October 03, 2011 | By: Andrew Centofante | Tags: travel
This is a photo of Mama Connie. She was the sweet old woman who let Jane and I stay with her for our homestay in a township called Gugulethu. She is 74 and her husband Papa Dennis is possible 79 but he was not sure of his birthday. He only knew what the registry had told him once which neither of them trusted as accurate.
They had a small home made of concrete. Dennis took special care of his yard. He kept it clean and his garden full of flowers, even though his knees were badly injured in a car accident. Mama Connie said that he takes better care of the garden than of her, to which he replied “by taking care of our house and this garden I am taking care of you.”
Connie was going blind in both of her eyes and losing her hearing. She said it was from the tear gas that was thrown up and down the streets in a riot during apartheid. It was awkward at first. The two of us sitting in this person’s home, not know what to say and having a hard time communicating. Dennis was embarrassed of his English, although as time went on he spoke very well. Connie explained that usually her grandson is there to help entertain.
They would get up and slowly walk around the house moving things from room to room. Dennis sometimes used a cane that slipped all over the linoleum ground, giving him no support and making us jump every time. Connie was cooking us dinner and the squash had gotten a little burnt. We ate dinner with our hands, enjoying the chicken, squash and pap, which is a cornmeal paste.
The television was always on in the background. The volume usually a little too loud and Dennis would have to shout to Connie sometimes. Every channel had a televangelist preaching, a choir singing or a person speaking in tongues. After dinner Jane and I helped to do the dishes. There was something about helping out that made me feel more relaxed and at home.
I sat with Connie for a while and she talked about her life. How her family used to have a nice house in Retreat and then she came back one day from school to an empty home. Her neighbor had to tell her where her mother was moved and Connie and her brother jumped on a bus to a township. They later bulldozed her neighborhood.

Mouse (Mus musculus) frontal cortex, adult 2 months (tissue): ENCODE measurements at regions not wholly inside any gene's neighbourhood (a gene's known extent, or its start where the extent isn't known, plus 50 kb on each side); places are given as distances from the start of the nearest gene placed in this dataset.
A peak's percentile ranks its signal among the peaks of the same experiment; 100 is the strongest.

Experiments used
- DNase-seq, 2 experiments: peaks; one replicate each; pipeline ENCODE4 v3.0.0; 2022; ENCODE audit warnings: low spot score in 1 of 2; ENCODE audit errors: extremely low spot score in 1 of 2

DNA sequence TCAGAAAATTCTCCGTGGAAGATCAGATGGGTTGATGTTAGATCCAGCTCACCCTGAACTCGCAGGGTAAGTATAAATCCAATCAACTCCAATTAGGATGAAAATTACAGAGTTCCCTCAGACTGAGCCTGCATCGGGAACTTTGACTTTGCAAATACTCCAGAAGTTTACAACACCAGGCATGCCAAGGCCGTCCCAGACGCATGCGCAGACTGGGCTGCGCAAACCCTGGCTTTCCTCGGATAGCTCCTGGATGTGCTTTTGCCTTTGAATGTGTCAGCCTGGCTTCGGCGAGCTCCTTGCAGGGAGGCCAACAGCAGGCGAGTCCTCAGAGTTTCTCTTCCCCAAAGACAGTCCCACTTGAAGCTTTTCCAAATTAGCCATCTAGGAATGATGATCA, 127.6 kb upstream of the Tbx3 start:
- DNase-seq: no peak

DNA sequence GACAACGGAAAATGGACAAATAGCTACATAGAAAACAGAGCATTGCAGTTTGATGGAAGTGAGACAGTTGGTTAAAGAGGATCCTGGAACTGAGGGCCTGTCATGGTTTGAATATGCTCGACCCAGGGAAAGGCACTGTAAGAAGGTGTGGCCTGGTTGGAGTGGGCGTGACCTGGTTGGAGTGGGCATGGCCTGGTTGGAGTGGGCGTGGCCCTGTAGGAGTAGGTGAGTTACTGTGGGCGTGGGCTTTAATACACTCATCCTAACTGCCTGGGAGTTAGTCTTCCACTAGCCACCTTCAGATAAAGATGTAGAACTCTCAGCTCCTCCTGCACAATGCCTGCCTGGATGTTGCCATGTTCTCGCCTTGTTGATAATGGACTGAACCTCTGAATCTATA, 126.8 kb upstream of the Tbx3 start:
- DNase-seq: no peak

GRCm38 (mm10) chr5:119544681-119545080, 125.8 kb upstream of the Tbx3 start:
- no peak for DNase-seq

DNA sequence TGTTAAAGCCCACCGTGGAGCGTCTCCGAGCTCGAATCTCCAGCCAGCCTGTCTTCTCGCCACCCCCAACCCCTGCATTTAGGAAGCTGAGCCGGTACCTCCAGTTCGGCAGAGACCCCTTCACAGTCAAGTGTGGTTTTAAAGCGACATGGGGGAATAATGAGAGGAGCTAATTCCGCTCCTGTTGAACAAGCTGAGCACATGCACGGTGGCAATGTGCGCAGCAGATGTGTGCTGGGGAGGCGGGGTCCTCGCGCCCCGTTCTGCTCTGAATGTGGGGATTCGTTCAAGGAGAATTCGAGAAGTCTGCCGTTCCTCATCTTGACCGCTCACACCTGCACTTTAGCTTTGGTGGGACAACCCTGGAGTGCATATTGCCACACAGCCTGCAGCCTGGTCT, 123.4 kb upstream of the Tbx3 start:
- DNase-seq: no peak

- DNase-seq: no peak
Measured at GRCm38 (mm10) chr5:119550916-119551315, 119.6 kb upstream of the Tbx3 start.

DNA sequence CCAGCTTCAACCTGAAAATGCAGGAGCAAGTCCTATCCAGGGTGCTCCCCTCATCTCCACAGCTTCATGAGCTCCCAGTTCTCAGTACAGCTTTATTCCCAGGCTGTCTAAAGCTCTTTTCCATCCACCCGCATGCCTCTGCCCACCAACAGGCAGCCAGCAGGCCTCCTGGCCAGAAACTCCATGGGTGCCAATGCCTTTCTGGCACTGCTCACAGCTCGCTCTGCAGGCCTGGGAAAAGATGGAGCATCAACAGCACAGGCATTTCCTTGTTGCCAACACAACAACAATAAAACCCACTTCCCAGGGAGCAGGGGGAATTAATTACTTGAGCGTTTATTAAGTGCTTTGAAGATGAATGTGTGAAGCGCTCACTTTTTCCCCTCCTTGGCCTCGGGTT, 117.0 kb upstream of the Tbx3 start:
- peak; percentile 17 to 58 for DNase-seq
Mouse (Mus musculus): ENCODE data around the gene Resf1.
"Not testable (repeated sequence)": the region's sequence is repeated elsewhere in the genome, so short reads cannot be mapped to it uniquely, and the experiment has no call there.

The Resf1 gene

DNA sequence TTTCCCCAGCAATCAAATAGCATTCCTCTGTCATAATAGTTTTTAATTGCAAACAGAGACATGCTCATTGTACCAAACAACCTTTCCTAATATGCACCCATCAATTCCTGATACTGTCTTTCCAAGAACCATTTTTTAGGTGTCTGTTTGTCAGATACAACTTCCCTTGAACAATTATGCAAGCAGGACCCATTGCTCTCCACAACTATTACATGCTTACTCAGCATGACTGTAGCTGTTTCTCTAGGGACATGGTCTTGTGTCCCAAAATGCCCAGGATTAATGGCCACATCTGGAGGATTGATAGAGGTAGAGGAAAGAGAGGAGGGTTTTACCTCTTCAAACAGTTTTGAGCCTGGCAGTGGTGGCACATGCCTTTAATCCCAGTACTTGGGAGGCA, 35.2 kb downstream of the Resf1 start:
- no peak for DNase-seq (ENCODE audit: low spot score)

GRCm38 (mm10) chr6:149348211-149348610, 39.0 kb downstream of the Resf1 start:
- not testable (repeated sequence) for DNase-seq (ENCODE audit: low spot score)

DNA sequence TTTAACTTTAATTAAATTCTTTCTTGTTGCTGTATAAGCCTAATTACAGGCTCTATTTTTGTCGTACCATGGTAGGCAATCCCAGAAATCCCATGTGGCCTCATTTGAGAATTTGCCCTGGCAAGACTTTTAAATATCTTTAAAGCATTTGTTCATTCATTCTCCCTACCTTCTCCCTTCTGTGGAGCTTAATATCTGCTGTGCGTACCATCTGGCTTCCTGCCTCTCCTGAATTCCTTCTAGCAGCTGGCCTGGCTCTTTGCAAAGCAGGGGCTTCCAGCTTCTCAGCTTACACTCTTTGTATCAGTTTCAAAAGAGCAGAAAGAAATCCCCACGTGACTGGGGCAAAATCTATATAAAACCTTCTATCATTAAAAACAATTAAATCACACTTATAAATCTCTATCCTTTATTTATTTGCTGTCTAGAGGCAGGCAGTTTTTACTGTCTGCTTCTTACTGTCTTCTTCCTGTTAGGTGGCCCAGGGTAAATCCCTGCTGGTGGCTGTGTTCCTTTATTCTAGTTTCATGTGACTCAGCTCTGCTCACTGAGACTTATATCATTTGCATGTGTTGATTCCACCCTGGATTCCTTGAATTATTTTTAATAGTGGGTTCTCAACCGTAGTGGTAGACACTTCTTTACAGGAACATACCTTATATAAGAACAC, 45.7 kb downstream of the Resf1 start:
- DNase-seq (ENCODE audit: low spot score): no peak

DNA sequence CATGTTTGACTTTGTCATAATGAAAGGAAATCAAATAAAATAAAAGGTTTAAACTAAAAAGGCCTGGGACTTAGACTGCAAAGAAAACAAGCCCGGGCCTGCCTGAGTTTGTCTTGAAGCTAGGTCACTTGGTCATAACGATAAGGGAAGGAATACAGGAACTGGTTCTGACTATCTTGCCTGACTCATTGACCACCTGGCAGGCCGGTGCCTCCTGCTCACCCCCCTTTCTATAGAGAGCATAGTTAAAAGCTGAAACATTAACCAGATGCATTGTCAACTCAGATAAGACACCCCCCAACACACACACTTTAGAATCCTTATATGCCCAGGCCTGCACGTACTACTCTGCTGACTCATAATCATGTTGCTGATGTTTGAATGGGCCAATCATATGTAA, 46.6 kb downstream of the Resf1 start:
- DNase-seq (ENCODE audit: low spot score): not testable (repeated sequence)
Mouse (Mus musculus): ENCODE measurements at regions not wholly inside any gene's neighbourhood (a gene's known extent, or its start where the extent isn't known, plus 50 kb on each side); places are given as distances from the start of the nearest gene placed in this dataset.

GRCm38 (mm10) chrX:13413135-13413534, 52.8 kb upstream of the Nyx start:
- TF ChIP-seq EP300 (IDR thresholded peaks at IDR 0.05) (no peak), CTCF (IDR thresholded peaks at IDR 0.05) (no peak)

She talked about a hurricane that destroyed their home and that is how they ended up in Gugulethu. She did not like living here but doesn’t have the money to move out. She didn’t feel safe to run a business and felt like people didn’t look out for each other. She said “It is so much worse to have something, a nice place to live, a business and then have it taken away from you. I used to have so much and now I live here with nothing.”
It was dark outside, but Dennis needed to go to the store to pick up some things so I accompanied him. We talked a little bit as we walked down the street to a shop. He said that young people here waste their money and time getting drunk at a local shebeen. That young people need to focus on being educated so they can get out of these townships.
When we got back, Jane and I helped make tea. We gave them a few presents for letting us stay in their home. A mug that said “Virginia is for Lovers.” I pointed to the two of them and said “You guys are lovers.” They looked at each other and laughed. I gave them a framed picture of the Blue Ridge Mountains. Connie asked if we could blow it up and make it bigger because it was so beautiful. They were so so grateful for the small gifts.
We sipped our tea as Dennis fell asleep in his chair. We folded some laundry with Mama Connie and she showed us to our rooms. The next morning we woke up and had a simple breakfast of porridge made from cornmeal before we left.
It was sad to leave because we felt like we were just getting to know them. The thing I liked the most was that they didn’t put on a show for us… they were too old for that. Nothing forced about their culture or lots of things we had to do. We just spent time together. I can’t thank them enough for their hospitality and opening up their home to us.